I remember when Wired magazine first came out in 1993. It was the same year I first installed a web browser on my computer. I was a Valley rat in those days, job-hopping every two years or so, quite caught up in the surreal suspended reality of the dot.com boom. And Wired was the perfect oracle for the time.
It was was entirely a hard copy magazine at first, and there was a glorious audacity to it. From the very beginning it published in a perfect-bound form factor, instead of the single signature stapled through the center that is a far more common, and fiscally prudent — with a stapled-signature format each issue could be as few or as many pages as the combination of content and ads for that issue warranted, but perfect-bound publications need a minimum number of pages to be technically feasible. So there was a delicious arrogance in going perfect-bound from their first issue — a proclamation of confidence that even without any initial brand recognition, they had zero worries about selling enough ad space to warrant their investment.
That arrogance was well warranted. Their journalism made for deeply enjoyable reading, and nowhere more so than their feature articles. They were a good 50% longer than conventional wisdom says a feature article has any right being. And more than anything else, the staff at Wired had the knack for turning a string of facts into a truly compelling narrative. Their news items were stories in the true sense of the word; every issue was a new delight.
The dot.com bubble did not last of course, and when it burst, the fortunes of Wired largely paralleled its rise and fall. Wired managed to survive and evolve; I still subscribe, though now this takes the form of having their RSS feed on my iPhone’s news reader. What comes across the feed is quite different from the Wired of the 90’s; they now compete with the likes of Engadget and Gizmodo as purveyors of the new and the cool, dispensing meme-sized factoids on technology, science, and nerd culture. Even in this form they tend to do well; I find their content to be consistently more well curated than that of their competitors. Nevertheless, in terms of enjoyment it can’t compare to the Wired of their hardcopy heyday.
Perhaps this says more about me than it does about Wired. I could just be suffering from the kind of nostalgia that seems to be an inevitable by-product of growing old. Living and working in Silicon Valley in the midst of the dot.com bubble is certainly a suitable target for such nostalgia, though in truth I am far happier now both personally and professionally. Perhaps it was the visceral feel of leafing through the magazine, a sensation that reading things on a screen will never replicate, or perhaps it was that waiting for each month’s issue generated a sense of anticipation that doesn’t track well to the 24/7 stream of content we have come to accept as the norm now.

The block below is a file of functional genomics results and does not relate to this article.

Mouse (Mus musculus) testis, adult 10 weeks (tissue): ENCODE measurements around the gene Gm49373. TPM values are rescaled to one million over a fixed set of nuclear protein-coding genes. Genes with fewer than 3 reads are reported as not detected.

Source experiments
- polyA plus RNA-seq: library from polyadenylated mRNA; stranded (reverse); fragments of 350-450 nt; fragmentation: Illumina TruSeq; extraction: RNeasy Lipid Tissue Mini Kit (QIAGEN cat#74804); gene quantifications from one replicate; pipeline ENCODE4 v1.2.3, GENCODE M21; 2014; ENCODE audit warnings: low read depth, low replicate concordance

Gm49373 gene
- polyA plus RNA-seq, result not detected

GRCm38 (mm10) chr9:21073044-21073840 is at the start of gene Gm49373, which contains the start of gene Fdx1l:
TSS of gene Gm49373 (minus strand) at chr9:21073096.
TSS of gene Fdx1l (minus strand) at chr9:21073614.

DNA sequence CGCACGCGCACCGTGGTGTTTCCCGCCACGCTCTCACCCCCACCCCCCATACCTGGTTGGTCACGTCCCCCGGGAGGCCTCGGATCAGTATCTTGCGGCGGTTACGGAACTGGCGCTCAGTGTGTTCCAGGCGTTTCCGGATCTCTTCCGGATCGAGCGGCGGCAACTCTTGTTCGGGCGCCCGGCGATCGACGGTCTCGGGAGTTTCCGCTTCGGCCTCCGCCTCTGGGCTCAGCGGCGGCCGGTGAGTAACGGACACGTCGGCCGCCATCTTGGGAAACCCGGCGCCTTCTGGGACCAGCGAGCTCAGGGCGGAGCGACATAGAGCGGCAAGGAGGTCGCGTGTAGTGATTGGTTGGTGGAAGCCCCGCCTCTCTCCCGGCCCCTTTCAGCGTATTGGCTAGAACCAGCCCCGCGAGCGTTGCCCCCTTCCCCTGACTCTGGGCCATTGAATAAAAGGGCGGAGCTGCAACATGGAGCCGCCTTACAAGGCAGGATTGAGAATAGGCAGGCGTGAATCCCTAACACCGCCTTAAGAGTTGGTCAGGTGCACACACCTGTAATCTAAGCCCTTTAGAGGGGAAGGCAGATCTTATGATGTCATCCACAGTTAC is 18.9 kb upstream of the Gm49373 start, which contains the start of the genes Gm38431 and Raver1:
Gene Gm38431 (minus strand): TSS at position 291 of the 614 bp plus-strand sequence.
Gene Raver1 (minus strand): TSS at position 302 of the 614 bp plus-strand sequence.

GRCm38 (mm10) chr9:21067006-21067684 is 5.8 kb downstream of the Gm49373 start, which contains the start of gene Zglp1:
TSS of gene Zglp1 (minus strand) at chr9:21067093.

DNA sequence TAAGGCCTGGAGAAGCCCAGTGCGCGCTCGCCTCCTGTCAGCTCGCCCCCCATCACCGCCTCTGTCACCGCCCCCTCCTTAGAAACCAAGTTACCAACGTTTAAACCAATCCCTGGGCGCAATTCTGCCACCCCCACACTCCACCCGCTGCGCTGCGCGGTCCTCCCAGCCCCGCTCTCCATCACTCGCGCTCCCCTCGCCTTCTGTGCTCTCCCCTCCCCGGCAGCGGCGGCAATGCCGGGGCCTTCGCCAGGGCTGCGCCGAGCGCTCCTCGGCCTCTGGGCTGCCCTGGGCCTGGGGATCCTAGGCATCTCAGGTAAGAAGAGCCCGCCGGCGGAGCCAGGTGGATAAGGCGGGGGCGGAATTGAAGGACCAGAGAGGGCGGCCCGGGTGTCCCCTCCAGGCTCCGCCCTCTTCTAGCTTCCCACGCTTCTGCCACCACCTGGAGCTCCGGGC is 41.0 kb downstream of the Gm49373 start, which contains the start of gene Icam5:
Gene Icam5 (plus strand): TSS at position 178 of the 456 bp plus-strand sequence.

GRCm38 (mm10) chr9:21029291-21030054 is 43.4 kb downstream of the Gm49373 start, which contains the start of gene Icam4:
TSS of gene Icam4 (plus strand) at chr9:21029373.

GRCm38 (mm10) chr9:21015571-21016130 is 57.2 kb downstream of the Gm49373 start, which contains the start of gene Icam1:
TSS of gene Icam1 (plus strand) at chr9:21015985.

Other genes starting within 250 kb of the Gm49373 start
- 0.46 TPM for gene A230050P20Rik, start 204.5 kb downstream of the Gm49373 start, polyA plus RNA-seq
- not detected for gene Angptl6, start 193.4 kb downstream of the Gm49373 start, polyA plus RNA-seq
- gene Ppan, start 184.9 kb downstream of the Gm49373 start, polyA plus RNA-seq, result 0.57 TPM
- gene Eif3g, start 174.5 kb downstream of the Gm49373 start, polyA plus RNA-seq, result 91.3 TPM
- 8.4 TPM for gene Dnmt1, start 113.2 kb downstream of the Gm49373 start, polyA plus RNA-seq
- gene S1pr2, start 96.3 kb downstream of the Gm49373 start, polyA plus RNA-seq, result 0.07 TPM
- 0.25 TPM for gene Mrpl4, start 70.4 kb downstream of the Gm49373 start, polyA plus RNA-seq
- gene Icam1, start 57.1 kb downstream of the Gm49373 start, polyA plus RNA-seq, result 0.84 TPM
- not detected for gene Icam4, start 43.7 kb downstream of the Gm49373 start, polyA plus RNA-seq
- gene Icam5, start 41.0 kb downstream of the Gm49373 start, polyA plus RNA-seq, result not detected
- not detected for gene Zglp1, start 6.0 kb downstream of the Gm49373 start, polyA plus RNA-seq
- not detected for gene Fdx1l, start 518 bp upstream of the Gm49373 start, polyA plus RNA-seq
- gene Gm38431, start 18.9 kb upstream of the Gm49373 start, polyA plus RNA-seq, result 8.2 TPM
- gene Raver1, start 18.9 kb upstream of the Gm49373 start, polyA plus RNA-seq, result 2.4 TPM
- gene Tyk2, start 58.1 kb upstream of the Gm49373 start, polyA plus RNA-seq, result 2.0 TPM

That being said, the Wired of old has not completely died, and that is the occasion for what is only my second blog post this year. Every now and then, a feature article like the ones that were their standard fare in the 90’s catches my attention. I remember the article on the Long Tail, where the term was first coined, back in 2004. And their article on Stuxnet was another compelling narrative in their inimitable style. In fairness to Wired, they probably still do a lot more of this kind of writing than I am aware of — they still do publish a print issue, and I am sure it creates a different impression than the one I experience on their RSS feed. Nevertheless, this morning around 3:00am, in a fit of insomnia-fueled news reading at my African home-away-from home at the Intercontinental Nairobi, I came across a magnificent example of Wired at its best: a tale of the rise and fall of the Silk Road Marketplace.
Silk Road was a deep-web site available only via the TOR browser, Silk Road operated as an open and unabashed Amazon-like black market, primarily for drugs and guns. I first became aware of them in mid-2011 through an article in Gawker. I even set up my own TOR browser so I could visit the site myself and see if it was as blatantly in-your-face about drug dealing and gun running as Gawker claimed; if anything it was worse. All payments on Silk Road were made via bitcoin, which has been another fascination of mine; from mid 2011 to the site’s inevitable downfall in 2013, the story of of Silk Road was one I followed closely. Yet knowing most of the facts of the story in advance did not detract one iota from my enjoyment of the article; the writing was that good. My hat is off to Joshua Bearman and Tomer Hamuka for crafting a truly compelling story. Reading it was pure delight, and their prose is something I am unabashedly envious of. Anyway, here it is. Enjoy!